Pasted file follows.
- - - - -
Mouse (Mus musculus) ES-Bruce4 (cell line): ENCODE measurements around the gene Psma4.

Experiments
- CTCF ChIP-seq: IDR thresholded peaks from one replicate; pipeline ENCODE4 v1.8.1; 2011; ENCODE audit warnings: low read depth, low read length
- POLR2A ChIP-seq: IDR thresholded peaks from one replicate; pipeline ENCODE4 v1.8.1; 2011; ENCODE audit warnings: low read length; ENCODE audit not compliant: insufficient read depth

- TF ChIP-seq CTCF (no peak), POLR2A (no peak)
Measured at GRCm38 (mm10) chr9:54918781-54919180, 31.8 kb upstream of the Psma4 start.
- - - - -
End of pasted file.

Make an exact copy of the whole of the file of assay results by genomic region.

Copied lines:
Mouse (Mus musculus) ES-Bruce4 (cell line): ENCODE measurements around the gene Psma4.

Experiments
- CTCF ChIP-seq: IDR thresholded peaks from one replicate; pipeline ENCODE4 v1.8.1; 2011; ENCODE audit warnings: low read depth, low read length
- POLR2A ChIP-seq: IDR thresholded peaks from one replicate; pipeline ENCODE4 v1.8.1; 2011; ENCODE audit warnings: low read length; ENCODE audit not compliant: insufficient read depth

- TF ChIP-seq CTCF (no peak), POLR2A (no peak)
Measured at GRCm38 (mm10) chr9:54918781-54919180, 31.8 kb upstream of the Psma4 start.